OPR Cut By 0.25%: How Will It Affect You?
Bank Negara Malaysia (BNM) announced another reduction of the overnight policy rate (OPR) by 25 basis points to 1.75% on July 7, 2020.
This is the fourth time the OPR has been decreased this year, pushing it to a record low.
What is OPR?
The OPR is the interest rate at which a bank lends to another bank, which is set by BNM. This rate has an effect on the country’s employment, economic growth and inflation. It is an indicator of the health of a country’s overall economy and banking system.
Why did BNM reduce the OPR?
The OPR was reduced to help the economy recover from the impact of the COVID-19 pandemic.
“The impact of COVID-19 on the global economy is severe. Global economic conditions remain weak with global growth projected to be negative for the year,” said BNM in a statement released today.
“Several major economies have begun relaxing measures to contain the COVID-19 pandemic, leading to the gradual resumption of economic activity,” said BNM, noting that financial conditions have improved. “The fiscal stimulus packages, alongside monetary and financial measures, will continue to underpin the improving economic outlook.”
However, the pace of economic recovery is subject to a few factors, including the possibility of further outbreaks of the pandemic, poor labour market conditions and global growth conditions.
“Average headline inflation is likely to be negative this year, primarily reflecting the substantially lower global oil prices,” added BNM.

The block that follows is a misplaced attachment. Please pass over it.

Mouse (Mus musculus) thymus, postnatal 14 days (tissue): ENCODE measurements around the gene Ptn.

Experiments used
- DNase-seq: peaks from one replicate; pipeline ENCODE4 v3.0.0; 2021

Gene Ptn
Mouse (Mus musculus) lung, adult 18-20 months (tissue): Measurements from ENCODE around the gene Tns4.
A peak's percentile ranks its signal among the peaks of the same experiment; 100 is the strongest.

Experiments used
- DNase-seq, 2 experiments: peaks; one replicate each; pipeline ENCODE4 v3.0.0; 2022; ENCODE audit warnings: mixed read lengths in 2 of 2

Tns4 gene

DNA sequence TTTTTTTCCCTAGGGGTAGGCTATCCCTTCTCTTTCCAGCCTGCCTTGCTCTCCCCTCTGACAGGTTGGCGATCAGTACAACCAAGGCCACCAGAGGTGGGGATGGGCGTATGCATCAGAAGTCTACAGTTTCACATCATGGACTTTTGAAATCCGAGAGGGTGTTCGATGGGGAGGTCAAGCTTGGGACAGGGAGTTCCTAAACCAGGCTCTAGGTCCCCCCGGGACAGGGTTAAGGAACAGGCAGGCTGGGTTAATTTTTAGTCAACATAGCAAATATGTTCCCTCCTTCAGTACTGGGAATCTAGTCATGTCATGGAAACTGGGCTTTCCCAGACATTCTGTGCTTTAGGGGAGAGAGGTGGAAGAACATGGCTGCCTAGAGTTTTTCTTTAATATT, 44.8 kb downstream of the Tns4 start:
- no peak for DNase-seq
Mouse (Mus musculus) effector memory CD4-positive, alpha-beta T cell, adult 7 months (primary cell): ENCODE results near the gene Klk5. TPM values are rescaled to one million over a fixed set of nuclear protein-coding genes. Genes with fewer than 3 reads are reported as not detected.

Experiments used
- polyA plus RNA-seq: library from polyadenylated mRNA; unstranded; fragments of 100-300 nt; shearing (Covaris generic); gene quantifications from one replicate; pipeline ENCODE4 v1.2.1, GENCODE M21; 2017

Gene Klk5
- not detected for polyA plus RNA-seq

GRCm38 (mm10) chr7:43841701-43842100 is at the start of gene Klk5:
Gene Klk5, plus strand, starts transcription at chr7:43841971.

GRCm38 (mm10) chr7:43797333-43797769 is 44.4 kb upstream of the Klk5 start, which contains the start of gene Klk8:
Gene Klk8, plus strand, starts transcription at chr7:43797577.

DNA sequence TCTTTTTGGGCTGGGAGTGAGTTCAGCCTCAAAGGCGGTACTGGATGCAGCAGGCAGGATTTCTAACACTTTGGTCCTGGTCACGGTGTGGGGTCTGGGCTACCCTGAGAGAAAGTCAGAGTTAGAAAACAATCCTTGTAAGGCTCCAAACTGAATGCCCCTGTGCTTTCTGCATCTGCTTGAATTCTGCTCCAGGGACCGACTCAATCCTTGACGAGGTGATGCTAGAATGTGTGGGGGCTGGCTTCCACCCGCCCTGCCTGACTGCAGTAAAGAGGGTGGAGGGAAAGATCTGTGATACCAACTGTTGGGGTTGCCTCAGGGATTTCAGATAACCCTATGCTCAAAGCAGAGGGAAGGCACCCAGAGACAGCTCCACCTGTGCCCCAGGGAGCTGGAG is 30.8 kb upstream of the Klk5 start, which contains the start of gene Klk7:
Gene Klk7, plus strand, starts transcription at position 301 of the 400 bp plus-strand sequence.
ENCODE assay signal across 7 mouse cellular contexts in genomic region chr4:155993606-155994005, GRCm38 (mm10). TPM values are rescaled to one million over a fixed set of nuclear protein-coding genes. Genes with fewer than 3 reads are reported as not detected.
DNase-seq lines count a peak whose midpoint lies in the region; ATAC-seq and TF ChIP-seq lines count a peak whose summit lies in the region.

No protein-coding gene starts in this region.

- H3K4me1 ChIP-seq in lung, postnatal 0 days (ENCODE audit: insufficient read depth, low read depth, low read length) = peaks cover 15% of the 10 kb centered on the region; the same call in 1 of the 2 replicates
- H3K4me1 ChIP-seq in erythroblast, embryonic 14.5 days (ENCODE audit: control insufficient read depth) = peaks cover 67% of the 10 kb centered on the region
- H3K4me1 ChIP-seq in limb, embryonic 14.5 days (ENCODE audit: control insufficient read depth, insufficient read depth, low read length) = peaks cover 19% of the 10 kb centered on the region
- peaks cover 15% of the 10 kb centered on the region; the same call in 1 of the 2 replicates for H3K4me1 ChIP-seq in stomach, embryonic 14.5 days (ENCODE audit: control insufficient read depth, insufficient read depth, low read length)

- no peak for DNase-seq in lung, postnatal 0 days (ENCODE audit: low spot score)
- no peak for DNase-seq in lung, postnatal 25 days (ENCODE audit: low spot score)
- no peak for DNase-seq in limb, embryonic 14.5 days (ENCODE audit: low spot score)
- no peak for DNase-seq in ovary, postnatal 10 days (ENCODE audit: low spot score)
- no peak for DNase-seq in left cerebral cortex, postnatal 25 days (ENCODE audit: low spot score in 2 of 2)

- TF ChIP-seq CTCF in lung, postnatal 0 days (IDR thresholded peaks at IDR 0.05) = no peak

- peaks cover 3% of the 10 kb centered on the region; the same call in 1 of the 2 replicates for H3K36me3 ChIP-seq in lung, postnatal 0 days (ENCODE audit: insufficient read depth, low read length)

How does it affect you?
So, what does this mean to Malaysians?
With the 25 basis point reduction in borrowing rates, consumers will be able to see a hike in their disposable income due to the reduction in interest payments. Consumers will have more cash on hand to spend, which will likely spur the domestic economy.
1. Lower loan interest rates
Any changes in the OPR will impact loans that use the Base Rate (BR) or the Base Financing Rate (BFR) to determine the interest rate by which it will lend to consumers.
If the OPR reduces by 0.25%, and banks decide to stick to their current profit margins, then your loan’s BR will also reduce by 0.25%. This will lower your loan’s interest rate.
For example, if your mortgage loan is pegged to the BR, and OPR reduction will lead to a lower mortgage interest rate, which means that you’ll be paying lower monthly repayments. Here’s an example of how this works:
|Home loan interest rate|
(3.60% + 0.8%)
(2.55% + 0.8%)
|Total interest paid over 30 years|
Based on the example above, the 0.25% reduction will result in RM25,078 savings over a 30-year loan tenure. Borrowers will be able to see about RM69 reduction in their monthly repayment based on the example above. This means paying around 8% less in interest payments over the loan tenure.
2. Lower returns for savings accounts and fixed deposits
Though an OPR reduction is good news for those taking out property loans, savers looking for more returns on their savings accounts and fixed deposits will be disappointed. The interest rates for these savings instruments will be reduced in tandem with the OPR cut.
But this won’t affect any fixed deposits that you have placed prior to the bank’s revision of fixed deposit rates.
How does it affect the country?
While consumers may welcome cheaper borrowing costs, this means lower profit margins for banks. The current OPR cut may affect banking stocks in the short-term.
Nevertheless, the OPR cut could be a positive move for the economy.
“A rate cut should provide a positive impetus to private consumption which is the anchor for growth and investment with exports complementing in 2020,” said AmBank chief economist and head of research, Dr Anthony Dass, during the start of the year.
Businesses may fare better thanks to the rate cut, as there will be lower borrowing costs and increased domestic spending.